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Hatred and Love: A Reflection

June 29, 2021
A Celtic Cross at our friend John’s cabin in Mentone, AL where we spent last week on retreat.

Hatred and Love… they are polar opposites; yet both phrases are dangerous when misused or misdirected. Love can quickly become sappy… can you really love chocolate in the same way that we are called to love God and neighbor? It can also become dangerous when what one person calls “love” is actually possessive, demeaning, and narcissistic.

Hatred is often projected onto a caricature of a person or group of people. In the days following the September 11th, 2001 attacks on the US, hatred for Muslims grew despite the fact that the majority of those who “hated Muslims” had never met a Muslim or even knew a Muslim who was equally as horrified by the attacks on that day.

In this increasingly polarized world, love is often replaced by “loyalty” or “blind allegiance” while hatred is often directed against anyone who doesn’t look like or think like “us.”

It is in this context that I have been contemplating my sermon (It Isn’t Easy Being a Prophet!) for this coming Sunday based on the story from Mark 6:1-13. Jesus was respected and admired by so many of the “common folks” whom the political and religious operatives ignored or condemned. Yet when Jesus came to his hometown, the reception wasn’t exactly welcoming. He said that Prophets are not without honor, except in their hometown, and among their own kin, and in their own house. (verse 4)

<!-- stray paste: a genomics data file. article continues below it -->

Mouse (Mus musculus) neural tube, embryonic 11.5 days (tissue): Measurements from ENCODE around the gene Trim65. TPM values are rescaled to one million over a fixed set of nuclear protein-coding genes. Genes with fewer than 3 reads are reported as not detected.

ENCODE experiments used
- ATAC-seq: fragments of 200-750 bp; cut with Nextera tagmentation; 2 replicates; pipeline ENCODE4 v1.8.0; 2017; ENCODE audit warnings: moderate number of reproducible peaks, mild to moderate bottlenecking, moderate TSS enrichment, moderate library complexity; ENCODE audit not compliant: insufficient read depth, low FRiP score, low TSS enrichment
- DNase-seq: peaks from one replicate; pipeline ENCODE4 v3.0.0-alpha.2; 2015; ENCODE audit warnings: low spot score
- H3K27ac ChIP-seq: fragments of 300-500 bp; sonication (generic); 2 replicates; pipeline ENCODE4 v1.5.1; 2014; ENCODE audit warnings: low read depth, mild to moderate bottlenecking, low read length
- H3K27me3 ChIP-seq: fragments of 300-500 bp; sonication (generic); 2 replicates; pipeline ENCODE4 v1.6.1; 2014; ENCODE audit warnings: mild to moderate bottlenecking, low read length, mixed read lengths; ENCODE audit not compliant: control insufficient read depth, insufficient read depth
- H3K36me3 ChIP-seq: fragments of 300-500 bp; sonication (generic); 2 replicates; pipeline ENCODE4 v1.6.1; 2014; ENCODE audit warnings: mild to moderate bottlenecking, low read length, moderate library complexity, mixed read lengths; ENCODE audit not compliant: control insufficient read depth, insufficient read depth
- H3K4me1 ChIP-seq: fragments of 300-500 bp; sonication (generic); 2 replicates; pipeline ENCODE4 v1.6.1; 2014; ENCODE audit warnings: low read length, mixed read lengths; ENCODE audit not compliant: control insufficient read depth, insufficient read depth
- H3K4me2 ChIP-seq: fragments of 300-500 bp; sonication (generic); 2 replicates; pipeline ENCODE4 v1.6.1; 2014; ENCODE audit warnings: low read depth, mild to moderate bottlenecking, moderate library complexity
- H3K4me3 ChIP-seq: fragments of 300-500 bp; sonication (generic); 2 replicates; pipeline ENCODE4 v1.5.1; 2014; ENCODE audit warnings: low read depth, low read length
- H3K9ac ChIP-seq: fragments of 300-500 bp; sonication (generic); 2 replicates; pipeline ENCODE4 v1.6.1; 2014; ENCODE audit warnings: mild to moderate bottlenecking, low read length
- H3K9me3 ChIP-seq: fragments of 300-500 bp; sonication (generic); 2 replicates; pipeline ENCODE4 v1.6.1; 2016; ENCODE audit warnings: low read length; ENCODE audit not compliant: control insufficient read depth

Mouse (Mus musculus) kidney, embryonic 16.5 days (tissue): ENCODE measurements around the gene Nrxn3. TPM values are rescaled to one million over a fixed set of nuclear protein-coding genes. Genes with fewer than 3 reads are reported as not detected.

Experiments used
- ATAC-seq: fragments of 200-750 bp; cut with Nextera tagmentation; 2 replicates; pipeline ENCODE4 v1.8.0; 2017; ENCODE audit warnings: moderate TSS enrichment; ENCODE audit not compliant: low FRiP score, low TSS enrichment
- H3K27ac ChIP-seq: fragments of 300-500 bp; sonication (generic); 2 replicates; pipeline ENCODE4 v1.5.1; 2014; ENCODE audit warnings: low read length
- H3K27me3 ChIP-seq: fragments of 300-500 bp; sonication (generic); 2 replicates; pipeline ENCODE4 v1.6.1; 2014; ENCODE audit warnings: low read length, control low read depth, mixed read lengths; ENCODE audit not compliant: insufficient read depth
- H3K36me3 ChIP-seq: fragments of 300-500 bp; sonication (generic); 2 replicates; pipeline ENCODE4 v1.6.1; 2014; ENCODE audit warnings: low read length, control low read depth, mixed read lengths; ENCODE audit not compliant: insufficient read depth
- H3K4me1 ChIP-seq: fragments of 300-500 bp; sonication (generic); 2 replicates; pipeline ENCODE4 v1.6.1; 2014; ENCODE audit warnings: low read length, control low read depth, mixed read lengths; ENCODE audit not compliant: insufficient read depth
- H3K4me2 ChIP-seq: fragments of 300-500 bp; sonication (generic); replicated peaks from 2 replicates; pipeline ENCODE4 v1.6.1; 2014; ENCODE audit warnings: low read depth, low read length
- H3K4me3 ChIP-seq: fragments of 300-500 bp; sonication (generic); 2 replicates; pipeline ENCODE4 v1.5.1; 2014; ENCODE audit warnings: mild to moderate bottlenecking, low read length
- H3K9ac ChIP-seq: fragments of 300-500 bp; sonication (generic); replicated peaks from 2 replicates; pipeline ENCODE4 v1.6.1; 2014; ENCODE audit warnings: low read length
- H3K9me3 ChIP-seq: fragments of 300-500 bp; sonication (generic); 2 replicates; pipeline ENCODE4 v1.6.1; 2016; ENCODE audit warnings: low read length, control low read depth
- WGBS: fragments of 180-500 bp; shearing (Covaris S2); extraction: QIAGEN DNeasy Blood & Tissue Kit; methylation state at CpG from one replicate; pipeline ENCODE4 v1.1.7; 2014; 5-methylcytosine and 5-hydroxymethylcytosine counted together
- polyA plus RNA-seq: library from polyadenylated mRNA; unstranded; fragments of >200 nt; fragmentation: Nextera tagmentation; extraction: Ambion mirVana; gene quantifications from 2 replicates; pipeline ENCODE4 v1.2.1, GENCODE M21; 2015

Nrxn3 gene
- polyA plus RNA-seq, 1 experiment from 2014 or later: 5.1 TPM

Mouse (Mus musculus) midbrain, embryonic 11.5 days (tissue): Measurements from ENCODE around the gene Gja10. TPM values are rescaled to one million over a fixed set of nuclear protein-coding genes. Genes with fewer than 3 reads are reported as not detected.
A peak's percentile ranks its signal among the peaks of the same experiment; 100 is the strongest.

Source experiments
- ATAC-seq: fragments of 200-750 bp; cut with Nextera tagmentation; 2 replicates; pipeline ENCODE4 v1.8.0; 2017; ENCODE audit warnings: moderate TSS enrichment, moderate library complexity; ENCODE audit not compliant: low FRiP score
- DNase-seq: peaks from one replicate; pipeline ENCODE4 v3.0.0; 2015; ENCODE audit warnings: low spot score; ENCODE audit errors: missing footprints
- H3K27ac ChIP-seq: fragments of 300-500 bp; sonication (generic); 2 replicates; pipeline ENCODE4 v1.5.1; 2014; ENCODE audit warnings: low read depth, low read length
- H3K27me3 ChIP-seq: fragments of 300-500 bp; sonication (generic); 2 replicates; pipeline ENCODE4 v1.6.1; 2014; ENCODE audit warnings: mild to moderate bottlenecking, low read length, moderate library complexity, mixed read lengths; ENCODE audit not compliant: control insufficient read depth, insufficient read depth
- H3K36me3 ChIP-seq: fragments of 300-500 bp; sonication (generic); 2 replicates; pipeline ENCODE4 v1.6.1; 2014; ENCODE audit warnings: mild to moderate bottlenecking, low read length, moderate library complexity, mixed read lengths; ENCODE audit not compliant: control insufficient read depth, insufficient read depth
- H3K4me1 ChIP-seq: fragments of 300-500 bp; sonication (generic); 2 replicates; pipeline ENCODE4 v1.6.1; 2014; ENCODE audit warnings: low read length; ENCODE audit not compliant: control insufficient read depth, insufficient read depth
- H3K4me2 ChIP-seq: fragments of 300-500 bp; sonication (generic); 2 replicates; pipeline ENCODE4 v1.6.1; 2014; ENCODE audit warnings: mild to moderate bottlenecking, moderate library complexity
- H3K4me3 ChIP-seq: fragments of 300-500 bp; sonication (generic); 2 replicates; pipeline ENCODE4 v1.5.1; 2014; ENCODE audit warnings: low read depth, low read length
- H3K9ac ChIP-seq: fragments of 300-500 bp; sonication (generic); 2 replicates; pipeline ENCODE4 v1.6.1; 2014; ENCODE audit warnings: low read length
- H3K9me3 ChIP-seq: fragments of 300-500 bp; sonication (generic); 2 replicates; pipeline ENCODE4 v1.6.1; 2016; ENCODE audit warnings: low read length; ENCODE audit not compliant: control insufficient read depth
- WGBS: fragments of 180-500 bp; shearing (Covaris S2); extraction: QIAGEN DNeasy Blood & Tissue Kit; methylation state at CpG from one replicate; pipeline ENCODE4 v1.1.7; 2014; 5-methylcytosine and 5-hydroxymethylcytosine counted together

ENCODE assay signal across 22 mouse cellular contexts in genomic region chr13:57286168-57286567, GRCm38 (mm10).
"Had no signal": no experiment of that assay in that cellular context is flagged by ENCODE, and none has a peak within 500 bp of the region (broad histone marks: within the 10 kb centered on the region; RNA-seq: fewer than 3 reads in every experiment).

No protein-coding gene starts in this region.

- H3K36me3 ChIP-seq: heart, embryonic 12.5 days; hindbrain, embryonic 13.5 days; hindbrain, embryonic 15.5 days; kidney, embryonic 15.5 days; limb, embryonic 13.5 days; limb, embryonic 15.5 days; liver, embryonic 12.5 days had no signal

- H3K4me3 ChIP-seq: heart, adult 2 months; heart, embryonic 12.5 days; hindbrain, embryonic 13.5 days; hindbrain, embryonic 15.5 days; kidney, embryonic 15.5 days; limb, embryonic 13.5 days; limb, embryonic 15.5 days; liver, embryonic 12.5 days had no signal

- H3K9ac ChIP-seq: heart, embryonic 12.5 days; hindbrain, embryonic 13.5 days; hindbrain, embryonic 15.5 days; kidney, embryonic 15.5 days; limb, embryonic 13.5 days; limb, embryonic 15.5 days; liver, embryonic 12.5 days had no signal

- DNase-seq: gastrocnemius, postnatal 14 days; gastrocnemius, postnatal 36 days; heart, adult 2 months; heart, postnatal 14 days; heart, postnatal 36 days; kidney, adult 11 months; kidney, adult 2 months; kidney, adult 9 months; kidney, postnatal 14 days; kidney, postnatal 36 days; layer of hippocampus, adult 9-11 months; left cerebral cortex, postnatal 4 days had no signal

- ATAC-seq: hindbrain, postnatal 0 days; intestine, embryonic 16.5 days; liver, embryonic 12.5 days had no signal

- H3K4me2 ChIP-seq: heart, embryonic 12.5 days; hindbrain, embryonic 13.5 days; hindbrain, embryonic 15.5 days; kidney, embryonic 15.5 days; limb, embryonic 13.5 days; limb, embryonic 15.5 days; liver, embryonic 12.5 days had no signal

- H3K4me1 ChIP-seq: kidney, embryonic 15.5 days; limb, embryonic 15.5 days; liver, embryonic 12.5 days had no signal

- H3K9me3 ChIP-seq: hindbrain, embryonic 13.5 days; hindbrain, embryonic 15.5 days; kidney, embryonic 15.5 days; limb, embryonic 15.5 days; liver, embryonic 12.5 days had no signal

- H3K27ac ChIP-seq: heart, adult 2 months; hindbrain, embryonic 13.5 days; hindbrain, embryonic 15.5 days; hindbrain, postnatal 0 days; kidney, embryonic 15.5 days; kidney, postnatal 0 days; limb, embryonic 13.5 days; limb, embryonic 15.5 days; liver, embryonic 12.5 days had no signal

As the prophets from the Hebrew Scriptures could attest to, being a prophet or challenging the status quo wasn’t always easy. The prophets often found themselves quickly on the receiving end of hatred from a fearful people.

These words from Thomas Merton have given me much to contemplate as I explore the fear which can lead to hatred in my own heart. They also reveal a way to look at a response in love, even in the most difficult of situations.

Hate is the seed of death in my own heart,
while it seeks the death of the other.
Love is the seed of life in my own heart
when it seeks the good of the other.

from “Honorable Reader”: Reflections on my Work as found in Thomas Merton: Essential Writings (p. 89)
  1. clemencylucinda permalink

    A powerful reflection Michael, thank you.
    The older I have become, the more I realise that so much ‘hatred’, comes from a place of ignorance, fear and woundedness. And in turn, this is a symptom of alienation from our true selves, which leads on to feeling alienated from others and from the world around us.
    It is conversely the same with love. If we are unable to love ourselves in a compassionate and healthy way, we are then going to struggle to give others a compassionate and liberating form of love.

  2. This past year has been difficult to move beyond the divisions, when some of the decisions people were making, were putting other people at risk of dying or getting seriously ill from Covid. Blessings as you navigate the waters of truth and speak it in a way that reaches people.

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